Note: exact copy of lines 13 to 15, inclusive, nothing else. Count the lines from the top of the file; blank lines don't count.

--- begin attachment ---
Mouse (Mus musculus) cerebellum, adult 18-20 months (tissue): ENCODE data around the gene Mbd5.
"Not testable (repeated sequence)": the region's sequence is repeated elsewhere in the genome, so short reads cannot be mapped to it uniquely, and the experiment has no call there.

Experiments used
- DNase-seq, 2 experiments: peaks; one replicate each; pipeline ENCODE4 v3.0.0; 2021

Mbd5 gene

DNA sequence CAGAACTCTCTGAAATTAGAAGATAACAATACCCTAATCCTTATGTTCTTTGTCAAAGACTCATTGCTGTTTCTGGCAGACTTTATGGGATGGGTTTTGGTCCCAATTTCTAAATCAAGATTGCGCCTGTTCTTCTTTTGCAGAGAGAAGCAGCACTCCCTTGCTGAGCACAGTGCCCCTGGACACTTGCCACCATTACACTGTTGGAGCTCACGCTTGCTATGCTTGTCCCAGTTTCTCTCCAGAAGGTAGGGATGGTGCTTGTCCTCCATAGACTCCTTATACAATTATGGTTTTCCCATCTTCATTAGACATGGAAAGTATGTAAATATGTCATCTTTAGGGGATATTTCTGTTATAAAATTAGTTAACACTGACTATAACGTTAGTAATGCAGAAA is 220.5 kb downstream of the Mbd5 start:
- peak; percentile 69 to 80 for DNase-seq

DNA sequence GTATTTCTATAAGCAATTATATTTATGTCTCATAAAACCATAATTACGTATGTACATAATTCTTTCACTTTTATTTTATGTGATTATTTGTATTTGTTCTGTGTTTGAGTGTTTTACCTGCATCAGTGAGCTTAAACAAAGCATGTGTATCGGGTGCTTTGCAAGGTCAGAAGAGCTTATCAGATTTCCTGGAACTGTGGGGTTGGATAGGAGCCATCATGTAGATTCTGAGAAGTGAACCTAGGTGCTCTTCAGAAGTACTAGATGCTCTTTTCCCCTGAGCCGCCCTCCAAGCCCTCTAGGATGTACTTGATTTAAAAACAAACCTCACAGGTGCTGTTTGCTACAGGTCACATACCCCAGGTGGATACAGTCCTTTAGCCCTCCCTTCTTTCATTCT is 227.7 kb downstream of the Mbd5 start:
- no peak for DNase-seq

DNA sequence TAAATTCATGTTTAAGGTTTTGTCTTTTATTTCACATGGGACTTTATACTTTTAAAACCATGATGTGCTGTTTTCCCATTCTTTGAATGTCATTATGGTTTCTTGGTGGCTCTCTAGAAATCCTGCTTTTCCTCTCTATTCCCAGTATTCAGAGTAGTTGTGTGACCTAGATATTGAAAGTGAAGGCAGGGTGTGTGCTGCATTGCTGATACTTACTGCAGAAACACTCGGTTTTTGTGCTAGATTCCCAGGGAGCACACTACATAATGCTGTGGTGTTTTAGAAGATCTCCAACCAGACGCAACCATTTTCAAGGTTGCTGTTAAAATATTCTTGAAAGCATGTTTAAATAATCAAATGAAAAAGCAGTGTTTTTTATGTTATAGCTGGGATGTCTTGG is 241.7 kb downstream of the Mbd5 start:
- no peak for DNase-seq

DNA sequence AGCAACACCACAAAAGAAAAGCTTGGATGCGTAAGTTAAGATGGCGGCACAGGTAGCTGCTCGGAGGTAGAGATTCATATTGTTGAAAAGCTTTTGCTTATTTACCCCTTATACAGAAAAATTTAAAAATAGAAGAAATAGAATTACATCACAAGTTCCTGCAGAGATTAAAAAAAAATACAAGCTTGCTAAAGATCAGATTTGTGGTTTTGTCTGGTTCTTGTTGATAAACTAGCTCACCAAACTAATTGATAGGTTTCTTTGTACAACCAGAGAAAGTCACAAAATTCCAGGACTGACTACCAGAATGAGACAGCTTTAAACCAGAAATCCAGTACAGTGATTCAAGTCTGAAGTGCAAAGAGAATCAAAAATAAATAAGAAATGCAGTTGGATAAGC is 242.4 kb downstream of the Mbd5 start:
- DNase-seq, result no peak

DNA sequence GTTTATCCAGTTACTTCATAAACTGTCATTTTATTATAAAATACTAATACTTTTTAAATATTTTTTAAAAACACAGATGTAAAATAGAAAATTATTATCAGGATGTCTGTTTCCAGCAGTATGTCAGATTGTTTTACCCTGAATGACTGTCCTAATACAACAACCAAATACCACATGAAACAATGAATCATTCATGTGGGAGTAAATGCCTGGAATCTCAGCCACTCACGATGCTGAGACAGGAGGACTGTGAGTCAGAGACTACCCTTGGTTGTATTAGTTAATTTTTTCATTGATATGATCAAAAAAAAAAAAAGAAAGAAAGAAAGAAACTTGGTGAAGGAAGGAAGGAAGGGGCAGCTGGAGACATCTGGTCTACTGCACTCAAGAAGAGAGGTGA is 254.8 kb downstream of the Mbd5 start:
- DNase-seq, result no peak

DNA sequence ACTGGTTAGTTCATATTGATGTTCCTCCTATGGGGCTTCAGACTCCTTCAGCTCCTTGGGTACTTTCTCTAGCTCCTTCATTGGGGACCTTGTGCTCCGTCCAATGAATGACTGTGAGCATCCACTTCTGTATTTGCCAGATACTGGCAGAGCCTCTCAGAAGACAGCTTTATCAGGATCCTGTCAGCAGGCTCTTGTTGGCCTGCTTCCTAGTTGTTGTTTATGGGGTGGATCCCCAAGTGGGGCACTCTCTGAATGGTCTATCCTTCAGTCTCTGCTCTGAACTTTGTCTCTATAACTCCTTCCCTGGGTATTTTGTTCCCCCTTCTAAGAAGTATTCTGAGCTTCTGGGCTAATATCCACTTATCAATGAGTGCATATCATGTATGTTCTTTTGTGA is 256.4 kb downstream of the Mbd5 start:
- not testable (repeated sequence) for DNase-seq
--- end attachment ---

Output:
- DNase-seq, result no peak

DNA sequence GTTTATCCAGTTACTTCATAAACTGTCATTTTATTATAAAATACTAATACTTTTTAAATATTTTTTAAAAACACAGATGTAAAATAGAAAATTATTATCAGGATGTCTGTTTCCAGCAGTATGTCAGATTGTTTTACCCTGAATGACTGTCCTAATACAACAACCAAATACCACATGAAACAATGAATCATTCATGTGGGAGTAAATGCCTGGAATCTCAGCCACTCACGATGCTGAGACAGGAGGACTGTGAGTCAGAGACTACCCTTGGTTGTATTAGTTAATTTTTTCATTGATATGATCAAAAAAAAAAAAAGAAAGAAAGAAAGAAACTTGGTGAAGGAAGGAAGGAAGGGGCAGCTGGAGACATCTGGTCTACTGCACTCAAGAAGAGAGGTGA is 254.8 kb downstream of the Mbd5 start:
- DNase-seq, result no peak